There was a Tibetan monk sitting outside my guest house this afternoon. He was sleeping when I looked out of my window but he was awake when I got outside and sat down. He talked in a very quiet voice about emptiness and compassion and how you should spend time studying and meditation rather than of partying. Impermanence – we waste too much time. If you’re forty you may only have another twenty years. I could barely hear what he was saying. An Israeli with a loud voice was talking to an Irish woman about Buddhism. When I got the chance I asked him one of the questions that has been bothering me about Tibetan Buddhism: What do they mean by sentient beings? They say may all sentient beings be happy. Animals are sentient beings? Yes, of course. But are plants sentient beings? No. Why not? Because they don’t have a mind. How do you know? He said that plants can react to sunlight, to the four elements: wind, fire, water and earth, but they can’t think. But isn’t the border between plants and animals quite blurred? Corals and sea anemones are animals. No all animals have a head, a body and legs, particularly the ones that live in the sea. There it’s not so easy to tell the difference between plants and animals. Things that cling to rocks and may never move throughout their lives may be animals. Plants are just things that photo-synthesize. And aren’t these distinctions we make between things, dividing life into animals and plants, sentient and non-sentient beings, illusory? They’re categories we impose on the world, which is what the Buddhists mean by reality being illusory. And emptiness is about the emptiness of reality once you strip away our arbitrary discriminations. Basing your concept of rebirth on concepts that you argue are illusory undermines your concept of rebirth.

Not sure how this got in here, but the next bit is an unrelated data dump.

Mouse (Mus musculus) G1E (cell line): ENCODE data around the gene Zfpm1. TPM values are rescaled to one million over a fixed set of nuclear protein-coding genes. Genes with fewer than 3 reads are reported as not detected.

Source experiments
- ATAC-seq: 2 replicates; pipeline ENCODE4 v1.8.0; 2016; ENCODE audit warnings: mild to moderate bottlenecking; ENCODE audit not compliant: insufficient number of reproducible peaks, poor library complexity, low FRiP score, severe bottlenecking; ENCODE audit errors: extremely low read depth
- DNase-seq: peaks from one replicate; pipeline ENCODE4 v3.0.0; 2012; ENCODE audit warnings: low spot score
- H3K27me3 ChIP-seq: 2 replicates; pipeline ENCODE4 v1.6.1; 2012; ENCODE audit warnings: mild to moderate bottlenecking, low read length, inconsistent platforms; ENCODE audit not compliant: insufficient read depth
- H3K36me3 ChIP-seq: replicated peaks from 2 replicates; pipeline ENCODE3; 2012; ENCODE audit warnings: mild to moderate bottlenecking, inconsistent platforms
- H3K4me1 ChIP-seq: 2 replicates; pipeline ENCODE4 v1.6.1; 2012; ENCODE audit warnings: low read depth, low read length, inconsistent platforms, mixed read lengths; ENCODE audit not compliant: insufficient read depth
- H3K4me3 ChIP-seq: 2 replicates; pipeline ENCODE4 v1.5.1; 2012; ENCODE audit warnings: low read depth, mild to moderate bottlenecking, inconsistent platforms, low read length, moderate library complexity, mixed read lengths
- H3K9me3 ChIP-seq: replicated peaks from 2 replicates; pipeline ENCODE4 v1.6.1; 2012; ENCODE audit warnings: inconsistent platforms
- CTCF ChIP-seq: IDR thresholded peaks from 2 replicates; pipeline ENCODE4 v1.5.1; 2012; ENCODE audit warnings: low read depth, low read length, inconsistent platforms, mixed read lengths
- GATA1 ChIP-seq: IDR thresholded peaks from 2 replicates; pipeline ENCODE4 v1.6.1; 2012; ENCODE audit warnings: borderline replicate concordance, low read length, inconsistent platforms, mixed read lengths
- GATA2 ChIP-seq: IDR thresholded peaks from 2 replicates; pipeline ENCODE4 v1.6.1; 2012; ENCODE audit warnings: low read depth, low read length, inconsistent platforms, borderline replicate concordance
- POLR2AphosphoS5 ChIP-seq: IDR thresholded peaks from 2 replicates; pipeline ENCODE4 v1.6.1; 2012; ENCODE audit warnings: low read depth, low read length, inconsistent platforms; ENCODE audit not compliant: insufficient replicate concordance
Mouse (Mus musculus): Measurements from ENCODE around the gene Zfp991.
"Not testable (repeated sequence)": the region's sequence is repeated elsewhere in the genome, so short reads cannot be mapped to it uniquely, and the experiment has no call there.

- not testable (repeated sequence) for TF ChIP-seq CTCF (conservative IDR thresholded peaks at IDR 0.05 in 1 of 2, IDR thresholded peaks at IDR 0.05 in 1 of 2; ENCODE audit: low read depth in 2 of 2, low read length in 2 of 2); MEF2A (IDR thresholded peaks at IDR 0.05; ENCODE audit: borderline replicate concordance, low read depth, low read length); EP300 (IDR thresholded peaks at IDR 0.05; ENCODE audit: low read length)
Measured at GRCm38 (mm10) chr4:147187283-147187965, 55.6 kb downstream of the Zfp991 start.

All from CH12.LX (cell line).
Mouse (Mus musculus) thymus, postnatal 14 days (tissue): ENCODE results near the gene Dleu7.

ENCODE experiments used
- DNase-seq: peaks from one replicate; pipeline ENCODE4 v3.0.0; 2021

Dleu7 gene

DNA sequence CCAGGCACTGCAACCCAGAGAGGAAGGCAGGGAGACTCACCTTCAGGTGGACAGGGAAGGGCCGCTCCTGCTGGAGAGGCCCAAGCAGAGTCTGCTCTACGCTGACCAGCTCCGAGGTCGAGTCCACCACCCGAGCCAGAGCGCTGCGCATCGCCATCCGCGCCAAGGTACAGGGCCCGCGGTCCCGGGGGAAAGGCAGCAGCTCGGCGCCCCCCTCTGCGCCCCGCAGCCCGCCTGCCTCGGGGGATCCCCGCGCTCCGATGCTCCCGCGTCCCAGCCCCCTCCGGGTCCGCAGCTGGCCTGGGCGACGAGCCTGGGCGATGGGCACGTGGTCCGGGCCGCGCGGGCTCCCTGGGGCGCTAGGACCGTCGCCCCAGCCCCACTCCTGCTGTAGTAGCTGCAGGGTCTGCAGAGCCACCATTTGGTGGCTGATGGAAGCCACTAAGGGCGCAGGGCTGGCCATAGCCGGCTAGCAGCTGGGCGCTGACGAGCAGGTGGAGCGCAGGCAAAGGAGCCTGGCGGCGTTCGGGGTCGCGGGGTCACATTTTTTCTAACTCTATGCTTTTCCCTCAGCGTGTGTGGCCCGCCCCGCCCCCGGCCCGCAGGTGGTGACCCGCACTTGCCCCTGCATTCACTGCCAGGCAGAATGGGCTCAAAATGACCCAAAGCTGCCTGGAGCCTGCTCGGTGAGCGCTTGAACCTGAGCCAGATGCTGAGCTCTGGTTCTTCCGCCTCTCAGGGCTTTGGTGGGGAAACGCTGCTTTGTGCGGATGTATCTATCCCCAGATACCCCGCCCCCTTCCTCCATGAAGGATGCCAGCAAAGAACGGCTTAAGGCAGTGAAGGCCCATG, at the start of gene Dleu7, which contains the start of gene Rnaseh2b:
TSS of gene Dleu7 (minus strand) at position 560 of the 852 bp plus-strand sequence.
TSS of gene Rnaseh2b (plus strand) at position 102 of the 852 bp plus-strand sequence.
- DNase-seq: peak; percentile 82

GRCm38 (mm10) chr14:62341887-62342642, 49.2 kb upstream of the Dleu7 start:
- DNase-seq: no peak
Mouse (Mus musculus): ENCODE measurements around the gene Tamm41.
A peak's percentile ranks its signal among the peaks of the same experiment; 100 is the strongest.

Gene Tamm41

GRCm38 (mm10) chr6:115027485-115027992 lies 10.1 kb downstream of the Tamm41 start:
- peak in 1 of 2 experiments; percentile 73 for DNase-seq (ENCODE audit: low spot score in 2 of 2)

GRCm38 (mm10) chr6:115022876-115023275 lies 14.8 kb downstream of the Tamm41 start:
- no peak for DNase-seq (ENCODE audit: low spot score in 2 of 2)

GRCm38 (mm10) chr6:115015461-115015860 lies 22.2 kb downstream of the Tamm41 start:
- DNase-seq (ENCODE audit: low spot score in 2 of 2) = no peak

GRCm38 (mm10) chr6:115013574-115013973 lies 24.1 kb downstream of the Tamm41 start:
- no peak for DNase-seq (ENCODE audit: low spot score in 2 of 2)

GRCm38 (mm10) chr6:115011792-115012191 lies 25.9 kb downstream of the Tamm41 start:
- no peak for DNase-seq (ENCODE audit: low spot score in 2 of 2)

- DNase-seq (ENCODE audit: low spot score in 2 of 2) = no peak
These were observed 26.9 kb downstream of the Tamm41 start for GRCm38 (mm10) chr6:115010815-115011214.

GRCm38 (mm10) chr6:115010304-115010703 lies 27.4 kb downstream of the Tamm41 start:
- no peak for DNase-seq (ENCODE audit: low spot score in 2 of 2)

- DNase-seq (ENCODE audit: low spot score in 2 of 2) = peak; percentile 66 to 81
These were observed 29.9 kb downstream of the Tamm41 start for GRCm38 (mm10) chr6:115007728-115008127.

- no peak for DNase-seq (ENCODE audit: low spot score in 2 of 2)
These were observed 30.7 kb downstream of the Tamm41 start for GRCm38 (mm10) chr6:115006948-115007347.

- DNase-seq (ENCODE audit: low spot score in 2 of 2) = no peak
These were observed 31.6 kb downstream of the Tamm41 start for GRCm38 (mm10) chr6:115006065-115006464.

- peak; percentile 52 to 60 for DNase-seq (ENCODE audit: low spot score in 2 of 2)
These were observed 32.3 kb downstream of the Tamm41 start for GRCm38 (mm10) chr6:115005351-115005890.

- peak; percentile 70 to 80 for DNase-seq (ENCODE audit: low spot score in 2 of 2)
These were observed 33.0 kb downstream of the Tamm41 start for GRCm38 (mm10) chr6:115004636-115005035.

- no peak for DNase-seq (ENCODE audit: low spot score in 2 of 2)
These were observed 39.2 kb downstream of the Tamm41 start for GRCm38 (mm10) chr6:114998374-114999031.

I didn’t quite say all that to him. He started talking about the elements. Fire, wind, water and earth. He asked if these elements exist within the smallest atom, or within an electron, the smallest particle in an atom. I said that an electron doesn’t have wind, and it doesn’t have fire, unless by fire you mean energy. I don’t know where he was going with that question.
The yoga teacher this morning said that all energy travels is waves, which I think is true. I can’t remember why he said that, what it had to do with whatever pose we were in at the time.
I went to the Tushita institute this afternoon for the final video discussion in the series. Today it was on Tantra, which doesn’t appear to have anything to do with sex. Tantra is the quickest method for Tibetan Buddhists to become enlightened. The slow way, via the sutras, the Lam Rim (the step by step path to enlightenment) takes 3000 long aeons, whereas enlightenment through Tantra can be achieved within 16 lifetimes. I was struggling to stay awake, it was pretty boring. A Lama dubbed by an American woman was going on and on about things which I can’t remember, but then there was a westerner who said he’d gone on a retreat thinking he was quite happy and things were going well but when he came out of the retreat he realized his happiness was an illusion and that really he was suffering.